Sunny with a light shower clearing in the afternoon!


2017 saw a continuation of the steep growth in property values that we have watched for the past five years.


Melbourne had 57% growth in dwelling values over five years and a 12.1% increase since September 2016!


So what can we expect from the 2018 property forecast?


2018 should follow a similar pattern to this year. However, banks have and are continuing to tighten their lending criteria which affects both the home buyer and investor. The outcome of which is likely to be a flattening of the market.


With a slight flattening of prices, the new Vacant Residential Property Tax and stamp duty concessions, particularly in Victoria, we’re likely to see an increase in first home buyers.


What’s the new Vacant Residential Property Tax?


As the lack of supply drives up prices, renters and first home buyers are becoming frustrated at the number of properties being left empty. Many of these properties are being held by investors, leaving them vacant and accumulating capital gains.


The Vacant Residential Property Tax will provide an incentive to reduce the high number of houses and apartments being left vacant in the inner and middle ring of Melbourne.


It will mean increased housing supply and less pressure on house and rental prices, by encouraging landlords to offer their vacant properties for rent or sale.


The new Vacant Residential Property Tax will be levied on dwellings that are vacant for more than a total of 6 months in a calendar year.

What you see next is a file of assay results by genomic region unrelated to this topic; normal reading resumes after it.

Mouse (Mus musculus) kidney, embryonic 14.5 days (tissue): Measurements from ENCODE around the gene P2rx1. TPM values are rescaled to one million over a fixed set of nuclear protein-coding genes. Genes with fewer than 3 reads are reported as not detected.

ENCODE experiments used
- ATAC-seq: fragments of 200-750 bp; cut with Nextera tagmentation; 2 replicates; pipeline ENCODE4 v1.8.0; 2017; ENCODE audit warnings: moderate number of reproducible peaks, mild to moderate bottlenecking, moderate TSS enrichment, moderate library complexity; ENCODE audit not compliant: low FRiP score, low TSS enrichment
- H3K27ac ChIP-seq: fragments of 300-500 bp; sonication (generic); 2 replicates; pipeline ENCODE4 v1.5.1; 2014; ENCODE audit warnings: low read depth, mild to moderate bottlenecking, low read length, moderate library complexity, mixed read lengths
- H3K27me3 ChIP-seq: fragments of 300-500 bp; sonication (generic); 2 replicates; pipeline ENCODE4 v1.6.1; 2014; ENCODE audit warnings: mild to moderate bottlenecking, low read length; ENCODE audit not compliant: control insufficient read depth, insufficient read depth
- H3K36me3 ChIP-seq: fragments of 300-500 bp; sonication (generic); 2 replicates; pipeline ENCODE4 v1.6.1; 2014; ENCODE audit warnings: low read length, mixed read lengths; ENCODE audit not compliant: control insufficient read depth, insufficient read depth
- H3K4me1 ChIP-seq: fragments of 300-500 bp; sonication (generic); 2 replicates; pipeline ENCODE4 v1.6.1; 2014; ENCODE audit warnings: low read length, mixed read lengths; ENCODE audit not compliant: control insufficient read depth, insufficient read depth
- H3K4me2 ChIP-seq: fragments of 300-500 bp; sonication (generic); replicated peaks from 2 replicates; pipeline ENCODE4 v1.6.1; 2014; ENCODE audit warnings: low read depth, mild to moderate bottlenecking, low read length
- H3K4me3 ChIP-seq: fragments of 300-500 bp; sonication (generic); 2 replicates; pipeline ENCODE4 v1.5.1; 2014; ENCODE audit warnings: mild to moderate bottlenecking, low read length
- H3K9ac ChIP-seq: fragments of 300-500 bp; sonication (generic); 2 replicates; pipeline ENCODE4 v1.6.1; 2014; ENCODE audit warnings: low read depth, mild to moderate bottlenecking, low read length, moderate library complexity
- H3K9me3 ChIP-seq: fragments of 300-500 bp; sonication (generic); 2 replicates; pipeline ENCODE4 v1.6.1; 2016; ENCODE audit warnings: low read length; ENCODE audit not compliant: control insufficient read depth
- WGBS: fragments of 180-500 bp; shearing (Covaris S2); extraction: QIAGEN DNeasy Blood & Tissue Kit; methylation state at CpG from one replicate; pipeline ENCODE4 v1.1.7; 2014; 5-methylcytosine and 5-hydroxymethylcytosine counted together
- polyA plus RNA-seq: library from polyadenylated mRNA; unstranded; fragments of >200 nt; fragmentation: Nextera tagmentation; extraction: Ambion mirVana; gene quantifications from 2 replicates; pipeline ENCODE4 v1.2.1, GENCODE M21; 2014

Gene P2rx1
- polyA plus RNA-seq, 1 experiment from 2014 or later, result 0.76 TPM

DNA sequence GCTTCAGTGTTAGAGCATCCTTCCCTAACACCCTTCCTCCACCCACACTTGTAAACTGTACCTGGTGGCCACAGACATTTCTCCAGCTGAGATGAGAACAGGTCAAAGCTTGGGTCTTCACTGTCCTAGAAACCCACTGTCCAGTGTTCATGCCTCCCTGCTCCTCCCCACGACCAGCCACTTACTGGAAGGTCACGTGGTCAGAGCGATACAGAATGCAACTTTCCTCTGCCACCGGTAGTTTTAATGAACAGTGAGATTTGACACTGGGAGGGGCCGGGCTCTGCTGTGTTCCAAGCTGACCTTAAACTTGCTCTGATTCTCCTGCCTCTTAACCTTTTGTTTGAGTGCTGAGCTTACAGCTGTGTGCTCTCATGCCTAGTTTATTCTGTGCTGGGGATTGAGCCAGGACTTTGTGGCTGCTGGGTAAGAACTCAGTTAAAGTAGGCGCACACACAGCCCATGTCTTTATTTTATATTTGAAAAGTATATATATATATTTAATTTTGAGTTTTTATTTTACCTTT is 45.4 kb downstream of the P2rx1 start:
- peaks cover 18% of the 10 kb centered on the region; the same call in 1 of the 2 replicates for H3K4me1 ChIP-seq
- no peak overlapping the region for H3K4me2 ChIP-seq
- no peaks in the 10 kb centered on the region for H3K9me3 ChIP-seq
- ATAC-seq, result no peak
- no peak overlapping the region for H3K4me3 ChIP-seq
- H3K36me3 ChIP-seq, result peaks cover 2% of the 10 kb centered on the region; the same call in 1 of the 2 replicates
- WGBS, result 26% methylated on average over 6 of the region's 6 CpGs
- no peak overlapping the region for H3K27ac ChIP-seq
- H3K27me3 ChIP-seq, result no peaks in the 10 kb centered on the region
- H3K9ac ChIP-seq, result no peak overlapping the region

This measure will tilt the scales away from investors and toward first home buyers.


The tax will be triggered on 1 January 2018.


Whilst interest rates remain at record lows, the chance of the property market suffering is unlikely unless there is some significant overseas event that impacts Australia. Keep in mind though, this is what most experts said before the Global Financial Crisis.


Issues that will continue to plague property buyers, but sustain prices in 2018 is of course, as mentioned, low interest rates. The continued shortage of homes for sale together with the increased pace of the influx of people settling in Victoria, Melbourne in particular, will continue to force upward pressure on prices albeit probably not at the same rate as 2017.


As the stamp duty due on a median-priced house in Melbourne hovers about $50,000, homeowners will increasingly opt to stay in their current home and renovate, rather than buy to upgrade. This contributes to a shortage of supply as recent Westpac research shows a 14% rise in the number of homeowners considering renovating in the next five years, compared with 2015, while HIA economists predict a strong growth in the renovations market through into the early 2020s.


In June 2020, the median house price in Melbourne is forecast to be $940,000, a cumulative 10% increase over the three-year forecast period.


At this stage, there doesn’t appear to be any storm clouds on the horizon, perhaps just a light shower clearing in the afternoon. But as we know in Melbourne, the weather can change quickly, so it always pays to be prepared with an umbrella and raincoat. Of course, the best prepared will have full wet weather gear in the wardrobe just in case!



If you’re planning on buying or selling your home in the new year, take a look at our 6 Must Reads Before Buying or Selling.